There are a few key things to keep in mind when analyzing a press release. First, try to focus on the overall message that the press release is trying to convey. It is usually more important than any individual detail. Second, don’t be afraid to share your own opinion. Just make sure that you do so in a respectful and professional manner. 

Remember that press releases are easy to come by these days. In order to stand out, your press release needs to be newsworthy and well-written. But even the most perfectly crafted press release is worthless if it doesn’t generate media coverage. So how do you track whether or not your press release is getting the attention it deserves?

How do you track press release coverage?

There are a few different ways to do this. One is to set up Google Alerts for your company name and the keywords associated with your press release. This will notify you anytime your company or the keywords are mentioned online, including in any news articles that mention your press release. 

Another way to track media coverage is to use a service like Muck Rack. Muck Rack allows you to search for journalists who have written about topics similar to what you’re promoting in your press release. You can then reach out to those journalists directly and pitch them your story.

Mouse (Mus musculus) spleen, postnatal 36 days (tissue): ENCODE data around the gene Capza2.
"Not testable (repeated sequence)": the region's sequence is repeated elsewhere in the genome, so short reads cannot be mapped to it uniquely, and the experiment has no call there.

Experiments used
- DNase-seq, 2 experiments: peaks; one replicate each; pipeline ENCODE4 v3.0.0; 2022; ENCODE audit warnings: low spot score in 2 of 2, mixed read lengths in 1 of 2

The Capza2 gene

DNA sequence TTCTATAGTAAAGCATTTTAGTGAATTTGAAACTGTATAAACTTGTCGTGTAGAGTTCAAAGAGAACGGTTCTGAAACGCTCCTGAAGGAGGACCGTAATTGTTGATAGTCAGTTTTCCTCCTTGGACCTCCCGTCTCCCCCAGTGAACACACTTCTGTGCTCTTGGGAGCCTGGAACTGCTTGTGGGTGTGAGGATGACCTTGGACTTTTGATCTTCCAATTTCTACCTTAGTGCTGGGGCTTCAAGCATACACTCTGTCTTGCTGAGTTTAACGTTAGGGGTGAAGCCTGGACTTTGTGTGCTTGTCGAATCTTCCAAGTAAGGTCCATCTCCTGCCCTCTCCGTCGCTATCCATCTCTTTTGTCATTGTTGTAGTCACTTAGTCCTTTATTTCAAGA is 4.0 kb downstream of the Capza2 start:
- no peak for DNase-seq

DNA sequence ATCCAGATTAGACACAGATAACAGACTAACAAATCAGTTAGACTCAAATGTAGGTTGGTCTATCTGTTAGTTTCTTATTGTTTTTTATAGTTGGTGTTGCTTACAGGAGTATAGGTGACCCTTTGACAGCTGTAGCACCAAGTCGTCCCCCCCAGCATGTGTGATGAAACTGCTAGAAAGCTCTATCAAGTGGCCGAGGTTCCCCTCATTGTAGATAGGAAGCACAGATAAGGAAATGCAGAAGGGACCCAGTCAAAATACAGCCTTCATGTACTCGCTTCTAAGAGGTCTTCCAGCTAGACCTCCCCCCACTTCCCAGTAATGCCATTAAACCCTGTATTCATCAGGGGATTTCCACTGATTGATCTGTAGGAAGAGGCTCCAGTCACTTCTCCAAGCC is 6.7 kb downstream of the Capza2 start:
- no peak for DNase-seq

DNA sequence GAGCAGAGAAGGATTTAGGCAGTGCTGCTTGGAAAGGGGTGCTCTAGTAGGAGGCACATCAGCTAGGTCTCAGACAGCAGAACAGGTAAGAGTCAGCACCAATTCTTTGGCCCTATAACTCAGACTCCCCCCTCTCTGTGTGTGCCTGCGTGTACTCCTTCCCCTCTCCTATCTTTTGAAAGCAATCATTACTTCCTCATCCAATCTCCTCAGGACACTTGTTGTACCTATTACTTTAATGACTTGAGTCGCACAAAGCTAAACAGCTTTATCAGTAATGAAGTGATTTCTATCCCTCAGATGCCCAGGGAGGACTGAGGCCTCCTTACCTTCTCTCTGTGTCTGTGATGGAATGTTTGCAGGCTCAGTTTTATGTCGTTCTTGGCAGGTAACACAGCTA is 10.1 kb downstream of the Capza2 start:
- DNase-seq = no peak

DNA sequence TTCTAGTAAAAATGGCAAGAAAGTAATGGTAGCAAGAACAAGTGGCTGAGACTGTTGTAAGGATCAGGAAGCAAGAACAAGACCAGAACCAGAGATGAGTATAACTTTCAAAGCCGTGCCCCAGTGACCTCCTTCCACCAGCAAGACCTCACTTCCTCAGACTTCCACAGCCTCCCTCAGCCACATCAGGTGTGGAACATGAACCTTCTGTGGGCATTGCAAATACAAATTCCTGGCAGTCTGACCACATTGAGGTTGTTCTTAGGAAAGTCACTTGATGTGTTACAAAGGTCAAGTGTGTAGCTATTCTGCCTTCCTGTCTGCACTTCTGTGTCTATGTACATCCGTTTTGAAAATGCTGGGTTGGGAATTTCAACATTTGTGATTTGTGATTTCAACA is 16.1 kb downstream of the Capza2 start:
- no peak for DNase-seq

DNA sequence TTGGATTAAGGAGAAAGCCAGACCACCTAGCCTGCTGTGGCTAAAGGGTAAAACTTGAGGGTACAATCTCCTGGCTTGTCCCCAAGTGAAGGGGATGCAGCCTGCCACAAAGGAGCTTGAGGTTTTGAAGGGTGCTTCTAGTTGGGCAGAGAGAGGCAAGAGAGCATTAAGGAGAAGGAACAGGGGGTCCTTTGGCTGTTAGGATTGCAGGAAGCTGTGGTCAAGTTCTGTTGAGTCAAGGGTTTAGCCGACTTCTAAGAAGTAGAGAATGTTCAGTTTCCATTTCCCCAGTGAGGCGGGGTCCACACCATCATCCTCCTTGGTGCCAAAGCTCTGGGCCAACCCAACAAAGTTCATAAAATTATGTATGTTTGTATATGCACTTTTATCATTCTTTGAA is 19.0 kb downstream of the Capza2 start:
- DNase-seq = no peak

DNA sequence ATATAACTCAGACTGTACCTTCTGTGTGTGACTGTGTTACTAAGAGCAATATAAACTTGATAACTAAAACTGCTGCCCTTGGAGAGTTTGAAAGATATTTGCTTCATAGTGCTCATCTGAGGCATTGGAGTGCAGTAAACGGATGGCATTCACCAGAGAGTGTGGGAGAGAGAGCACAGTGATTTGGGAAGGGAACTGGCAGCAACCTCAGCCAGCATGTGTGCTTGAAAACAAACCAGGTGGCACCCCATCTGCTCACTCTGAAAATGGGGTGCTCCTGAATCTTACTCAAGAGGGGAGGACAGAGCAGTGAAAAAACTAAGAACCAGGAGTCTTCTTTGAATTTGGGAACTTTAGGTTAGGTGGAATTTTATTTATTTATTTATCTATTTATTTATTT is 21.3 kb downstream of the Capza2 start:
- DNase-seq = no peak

Moreover, don’t forget about good old-fashioned Google searches. A simple search for your company name or the keywords associated with your press release should turn up any news articles that mention your release.

Talkwalker is another great press release coverage tracking tool. It’s a bit more expensive than Muck Rack, but it offers a few more features, such as the ability to track social media mentions in addition to news articles.

No matter which method you choose, tracking press release coverage is essential for gauging the success of your press release. By keeping an eye on the coverage, you can quickly adapt and make changes to your press release strategy if necessary.

Bottom line: Press release analytics

Now that you know how to track press release analytics, it’s time to put that knowledge into practice. Start by crafting a press release for your next big event. Then, use the tips in this article to track its progress and measure its success.

If you are inexperienced in press release distribution, marketing, syndication, or analytics, Press Reach can be of help. We are a press release distribution company that specializes in small businesses and start-ups. We also offer detailed press release analytics so you can track the success of your press release. To learn more about our services, visit us today.

Featured Image:  Megapixl © Alexmillos